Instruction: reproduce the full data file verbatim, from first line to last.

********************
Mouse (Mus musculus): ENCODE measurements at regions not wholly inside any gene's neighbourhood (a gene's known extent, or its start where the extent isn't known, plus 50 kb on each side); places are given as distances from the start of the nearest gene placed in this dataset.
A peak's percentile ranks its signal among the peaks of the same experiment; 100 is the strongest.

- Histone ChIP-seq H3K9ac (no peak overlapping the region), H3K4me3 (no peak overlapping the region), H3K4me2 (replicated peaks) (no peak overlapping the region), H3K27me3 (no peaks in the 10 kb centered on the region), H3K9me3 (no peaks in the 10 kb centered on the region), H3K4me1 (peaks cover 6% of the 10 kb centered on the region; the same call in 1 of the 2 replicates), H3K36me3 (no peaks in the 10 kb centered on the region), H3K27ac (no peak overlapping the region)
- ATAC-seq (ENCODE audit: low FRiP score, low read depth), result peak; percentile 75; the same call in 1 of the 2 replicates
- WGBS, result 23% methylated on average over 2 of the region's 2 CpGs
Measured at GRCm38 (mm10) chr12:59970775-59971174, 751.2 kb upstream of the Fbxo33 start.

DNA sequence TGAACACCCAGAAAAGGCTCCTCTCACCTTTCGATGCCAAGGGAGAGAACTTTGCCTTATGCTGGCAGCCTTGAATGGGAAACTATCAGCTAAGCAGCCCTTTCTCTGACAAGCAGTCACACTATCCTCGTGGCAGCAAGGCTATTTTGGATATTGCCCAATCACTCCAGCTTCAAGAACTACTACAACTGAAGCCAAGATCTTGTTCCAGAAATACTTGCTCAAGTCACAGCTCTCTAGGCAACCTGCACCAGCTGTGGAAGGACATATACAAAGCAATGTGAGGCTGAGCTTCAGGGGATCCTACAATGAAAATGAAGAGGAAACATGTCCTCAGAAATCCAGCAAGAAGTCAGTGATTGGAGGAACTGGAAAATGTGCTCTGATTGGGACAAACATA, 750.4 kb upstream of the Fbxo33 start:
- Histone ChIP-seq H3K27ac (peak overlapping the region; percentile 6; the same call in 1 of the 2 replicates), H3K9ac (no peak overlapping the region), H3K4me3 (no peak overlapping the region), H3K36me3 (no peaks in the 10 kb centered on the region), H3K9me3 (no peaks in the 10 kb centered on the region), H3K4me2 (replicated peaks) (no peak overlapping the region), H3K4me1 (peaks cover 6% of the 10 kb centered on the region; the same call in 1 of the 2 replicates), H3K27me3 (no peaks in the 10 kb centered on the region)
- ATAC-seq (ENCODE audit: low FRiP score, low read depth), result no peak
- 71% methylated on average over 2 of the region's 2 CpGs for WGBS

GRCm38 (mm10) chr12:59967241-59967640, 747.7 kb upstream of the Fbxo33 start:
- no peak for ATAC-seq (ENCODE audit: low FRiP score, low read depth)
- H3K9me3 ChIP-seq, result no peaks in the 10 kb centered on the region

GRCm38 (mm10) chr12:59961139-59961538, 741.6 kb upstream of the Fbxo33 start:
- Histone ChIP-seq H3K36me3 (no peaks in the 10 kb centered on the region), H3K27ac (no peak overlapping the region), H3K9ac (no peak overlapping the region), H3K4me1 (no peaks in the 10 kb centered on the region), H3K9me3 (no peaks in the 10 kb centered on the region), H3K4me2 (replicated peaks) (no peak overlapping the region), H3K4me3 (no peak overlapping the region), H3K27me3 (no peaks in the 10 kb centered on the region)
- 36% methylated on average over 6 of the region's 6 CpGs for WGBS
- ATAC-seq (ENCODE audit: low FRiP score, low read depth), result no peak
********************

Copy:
Mouse (Mus musculus): ENCODE measurements at regions not wholly inside any gene's neighbourhood (a gene's known extent, or its start where the extent isn't known, plus 50 kb on each side); places are given as distances from the start of the nearest gene placed in this dataset.
A peak's percentile ranks its signal among the peaks of the same experiment; 100 is the strongest.

- Histone ChIP-seq H3K9ac (no peak overlapping the region), H3K4me3 (no peak overlapping the region), H3K4me2 (replicated peaks) (no peak overlapping the region), H3K27me3 (no peaks in the 10 kb centered on the region), H3K9me3 (no peaks in the 10 kb centered on the region), H3K4me1 (peaks cover 6% of the 10 kb centered on the region; the same call in 1 of the 2 replicates), H3K36me3 (no peaks in the 10 kb centered on the region), H3K27ac (no peak overlapping the region)
- ATAC-seq (ENCODE audit: low FRiP score, low read depth), result peak; percentile 75; the same call in 1 of the 2 replicates
- WGBS, result 23% methylated on average over 2 of the region's 2 CpGs
Measured at GRCm38 (mm10) chr12:59970775-59971174, 751.2 kb upstream of the Fbxo33 start.

DNA sequence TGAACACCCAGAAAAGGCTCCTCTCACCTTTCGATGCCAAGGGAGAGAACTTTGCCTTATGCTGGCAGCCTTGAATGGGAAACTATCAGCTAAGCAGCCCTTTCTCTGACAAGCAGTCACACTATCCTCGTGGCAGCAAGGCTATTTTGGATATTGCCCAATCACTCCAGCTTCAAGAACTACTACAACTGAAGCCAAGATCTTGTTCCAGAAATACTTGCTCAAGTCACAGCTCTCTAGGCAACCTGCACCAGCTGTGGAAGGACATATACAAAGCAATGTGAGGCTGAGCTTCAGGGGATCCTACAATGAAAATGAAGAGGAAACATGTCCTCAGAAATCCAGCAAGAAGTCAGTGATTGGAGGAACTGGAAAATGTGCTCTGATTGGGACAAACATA, 750.4 kb upstream of the Fbxo33 start:
- Histone ChIP-seq H3K27ac (peak overlapping the region; percentile 6; the same call in 1 of the 2 replicates), H3K9ac (no peak overlapping the region), H3K4me3 (no peak overlapping the region), H3K36me3 (no peaks in the 10 kb centered on the region), H3K9me3 (no peaks in the 10 kb centered on the region), H3K4me2 (replicated peaks) (no peak overlapping the region), H3K4me1 (peaks cover 6% of the 10 kb centered on the region; the same call in 1 of the 2 replicates), H3K27me3 (no peaks in the 10 kb centered on the region)
- ATAC-seq (ENCODE audit: low FRiP score, low read depth), result no peak
- 71% methylated on average over 2 of the region's 2 CpGs for WGBS

GRCm38 (mm10) chr12:59967241-59967640, 747.7 kb upstream of the Fbxo33 start:
- no peak for ATAC-seq (ENCODE audit: low FRiP score, low read depth)
- H3K9me3 ChIP-seq, result no peaks in the 10 kb centered on the region

GRCm38 (mm10) chr12:59961139-59961538, 741.6 kb upstream of the Fbxo33 start:
- Histone ChIP-seq H3K36me3 (no peaks in the 10 kb centered on the region), H3K27ac (no peak overlapping the region), H3K9ac (no peak overlapping the region), H3K4me1 (no peaks in the 10 kb centered on the region), H3K9me3 (no peaks in the 10 kb centered on the region), H3K4me2 (replicated peaks) (no peak overlapping the region), H3K4me3 (no peak overlapping the region), H3K27me3 (no peaks in the 10 kb centered on the region)
- 36% methylated on average over 6 of the region's 6 CpGs for WGBS
- ATAC-seq (ENCODE audit: low FRiP score, low read depth), result no peak